The Employee, Employer Relationship
In my role as a small business mentor, I see some problems repeat themselves frequently, and one of the most common causes of struggle is the employee <-> employer relationship. As an inexperienced business owner, I screwed up, over and over again, in a variety of ways that I now know to be extremely common.
Nothing in my life before becoming an employer prepared me for the process of employing other people. The employer <-> employee relationship acts nothing like
- the parent <-> child relationship
- the friend <-> friend relationship
- the girlfriend <-> boyfriend relationship
- the teacher <-> student relationship
- The ender <-> junior relationship
and yet I tried to shove my early employee relationships into one of those common buckets. I tried treating employees like friends, and then I couldn’t figure out how to tell them to do things the way I wanted them done. I tried treating employees like students and then had no idea how to hold them accountable for their performance. I treated employees like children and then micromanaged them into quitting.
Instead, over the last 11 years, I’ve had to learn about the deeply weird relationship of employer <-> employee. Even though I adore many of them, my employees will never be my friends. And while I do a fair amount of teaching, they are not my students or my children. Instead, I find my role as an employer is one of mutual expectation setting and equal effort.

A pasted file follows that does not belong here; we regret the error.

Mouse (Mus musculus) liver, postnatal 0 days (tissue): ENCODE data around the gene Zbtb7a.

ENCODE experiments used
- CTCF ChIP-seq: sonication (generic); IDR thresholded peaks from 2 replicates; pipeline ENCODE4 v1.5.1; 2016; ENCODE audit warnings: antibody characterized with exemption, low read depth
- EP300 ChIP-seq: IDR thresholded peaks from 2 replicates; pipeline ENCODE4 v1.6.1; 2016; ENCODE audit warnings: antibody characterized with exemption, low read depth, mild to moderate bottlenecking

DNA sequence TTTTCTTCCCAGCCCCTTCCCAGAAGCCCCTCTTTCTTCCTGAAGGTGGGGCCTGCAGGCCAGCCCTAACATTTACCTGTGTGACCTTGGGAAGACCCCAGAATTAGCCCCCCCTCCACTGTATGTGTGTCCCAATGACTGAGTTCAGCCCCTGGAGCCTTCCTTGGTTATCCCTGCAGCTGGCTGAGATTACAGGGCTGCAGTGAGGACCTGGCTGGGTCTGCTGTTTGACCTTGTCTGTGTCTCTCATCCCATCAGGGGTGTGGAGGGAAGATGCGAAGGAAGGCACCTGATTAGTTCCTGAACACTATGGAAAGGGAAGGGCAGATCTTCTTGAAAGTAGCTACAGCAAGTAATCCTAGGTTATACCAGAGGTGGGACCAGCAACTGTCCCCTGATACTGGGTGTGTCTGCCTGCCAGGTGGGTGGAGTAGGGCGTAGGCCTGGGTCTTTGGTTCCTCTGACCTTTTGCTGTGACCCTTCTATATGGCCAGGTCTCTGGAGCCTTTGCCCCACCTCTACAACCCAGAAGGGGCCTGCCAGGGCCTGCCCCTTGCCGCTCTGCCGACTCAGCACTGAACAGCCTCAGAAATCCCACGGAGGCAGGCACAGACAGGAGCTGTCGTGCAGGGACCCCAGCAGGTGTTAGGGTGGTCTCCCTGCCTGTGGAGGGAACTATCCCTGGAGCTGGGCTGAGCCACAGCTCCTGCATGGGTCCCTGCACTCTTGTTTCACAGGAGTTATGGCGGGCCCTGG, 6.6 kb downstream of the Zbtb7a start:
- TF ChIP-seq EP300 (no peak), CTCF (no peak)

Now I see the relationship as conforming to these rules for each side –
- Create an atmosphere of safety and certainty. Employees need to know the basics, pay and hours and such, but also the certainty of a specific task-oriented job description. Employees want to be able to measure themselves and to evaluate if they’re doing well or poorly and to do so they need to know what they’re responsible for accomplishing.
- Give feedback regularly and specifically. I find employees don’t respond well to non-specific feedback, “your work sucks!” or “you’re doing great!” tells them nothing about what they need to continue doing or stop doing or improve on. “I need you to get our average time to quote down from 3 days to 2 days this month” or “that was a very well written blog post!” works much better.
- Deliver on promises. As an employer I make commitments, and it’s easy for me to avoid them or ignore them since I am “the boss” yet if I do so, I am not fulfilling my role as the employer.
- Deliver agreed on results. The main role of an employee is to deliver results for the work product. If it’s widgets per hour or sales per day or boxes unpacked, the employee needs to know, understand and produce results.
- Put equal effort into the relationship. If a relationship wasn’t going well early in my career, I would blame myself and put a lot of effort into trying to “fix” the relationship. I now understand that relationship management is a 50/50 proposition. The employee and employer both need to care about having a good working relationship in order for one to exist.
The roles require both sides to deliver.